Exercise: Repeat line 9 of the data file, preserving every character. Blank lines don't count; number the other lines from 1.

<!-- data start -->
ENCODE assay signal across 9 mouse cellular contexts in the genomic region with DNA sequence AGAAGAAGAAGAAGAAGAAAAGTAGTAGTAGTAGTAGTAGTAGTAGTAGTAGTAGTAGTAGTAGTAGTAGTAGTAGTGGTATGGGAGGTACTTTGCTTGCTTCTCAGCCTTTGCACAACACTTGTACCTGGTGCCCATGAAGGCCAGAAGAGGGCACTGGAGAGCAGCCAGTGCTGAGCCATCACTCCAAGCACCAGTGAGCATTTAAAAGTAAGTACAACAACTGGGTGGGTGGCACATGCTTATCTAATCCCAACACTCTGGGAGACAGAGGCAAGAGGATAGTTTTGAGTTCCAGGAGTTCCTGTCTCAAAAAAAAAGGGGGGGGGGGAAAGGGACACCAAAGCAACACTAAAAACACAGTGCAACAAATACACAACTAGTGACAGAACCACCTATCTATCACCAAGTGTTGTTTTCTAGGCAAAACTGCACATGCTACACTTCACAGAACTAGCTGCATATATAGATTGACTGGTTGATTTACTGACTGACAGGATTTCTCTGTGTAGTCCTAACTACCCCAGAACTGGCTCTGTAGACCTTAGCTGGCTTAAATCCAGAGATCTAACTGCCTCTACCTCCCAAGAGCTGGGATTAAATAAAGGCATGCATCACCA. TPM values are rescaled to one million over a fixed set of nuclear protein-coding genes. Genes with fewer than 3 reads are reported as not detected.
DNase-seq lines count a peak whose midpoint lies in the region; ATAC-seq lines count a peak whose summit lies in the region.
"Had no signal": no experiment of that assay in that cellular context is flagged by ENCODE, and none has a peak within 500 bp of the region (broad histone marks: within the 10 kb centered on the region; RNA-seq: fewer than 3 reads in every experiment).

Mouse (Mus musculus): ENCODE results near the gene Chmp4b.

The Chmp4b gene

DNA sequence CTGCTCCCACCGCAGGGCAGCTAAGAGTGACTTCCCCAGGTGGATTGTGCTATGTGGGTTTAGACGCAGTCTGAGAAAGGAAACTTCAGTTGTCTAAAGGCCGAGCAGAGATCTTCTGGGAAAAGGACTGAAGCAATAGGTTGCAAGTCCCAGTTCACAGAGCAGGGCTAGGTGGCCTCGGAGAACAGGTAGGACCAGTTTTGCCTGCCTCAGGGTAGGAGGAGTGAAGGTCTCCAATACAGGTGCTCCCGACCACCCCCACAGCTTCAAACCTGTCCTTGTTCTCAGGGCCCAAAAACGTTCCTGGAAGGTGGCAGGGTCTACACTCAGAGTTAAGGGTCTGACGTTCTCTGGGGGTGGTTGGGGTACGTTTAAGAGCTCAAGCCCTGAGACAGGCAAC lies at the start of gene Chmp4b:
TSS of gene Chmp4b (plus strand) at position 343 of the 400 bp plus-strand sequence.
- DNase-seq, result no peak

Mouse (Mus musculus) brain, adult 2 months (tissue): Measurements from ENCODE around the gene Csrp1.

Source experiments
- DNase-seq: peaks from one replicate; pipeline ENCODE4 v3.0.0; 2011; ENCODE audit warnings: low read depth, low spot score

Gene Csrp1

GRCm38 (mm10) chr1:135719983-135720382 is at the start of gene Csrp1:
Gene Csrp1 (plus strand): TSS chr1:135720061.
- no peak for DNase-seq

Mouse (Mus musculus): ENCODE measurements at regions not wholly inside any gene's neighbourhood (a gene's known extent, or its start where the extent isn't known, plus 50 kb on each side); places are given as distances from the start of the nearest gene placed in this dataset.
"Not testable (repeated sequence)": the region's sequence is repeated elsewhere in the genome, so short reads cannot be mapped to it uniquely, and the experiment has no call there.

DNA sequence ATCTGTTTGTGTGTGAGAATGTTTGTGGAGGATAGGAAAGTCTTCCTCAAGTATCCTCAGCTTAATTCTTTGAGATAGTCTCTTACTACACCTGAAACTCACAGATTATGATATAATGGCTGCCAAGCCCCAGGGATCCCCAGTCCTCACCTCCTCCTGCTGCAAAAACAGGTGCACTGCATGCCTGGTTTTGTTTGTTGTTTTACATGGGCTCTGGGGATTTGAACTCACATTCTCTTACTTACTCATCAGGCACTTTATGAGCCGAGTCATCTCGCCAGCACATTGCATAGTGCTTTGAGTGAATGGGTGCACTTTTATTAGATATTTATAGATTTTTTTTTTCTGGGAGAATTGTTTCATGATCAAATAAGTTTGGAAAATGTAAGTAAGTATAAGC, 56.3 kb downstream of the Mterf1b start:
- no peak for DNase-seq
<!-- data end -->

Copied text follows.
Mouse (Mus musculus) brain, adult 2 months (tissue): Measurements from ENCODE around the gene Csrp1.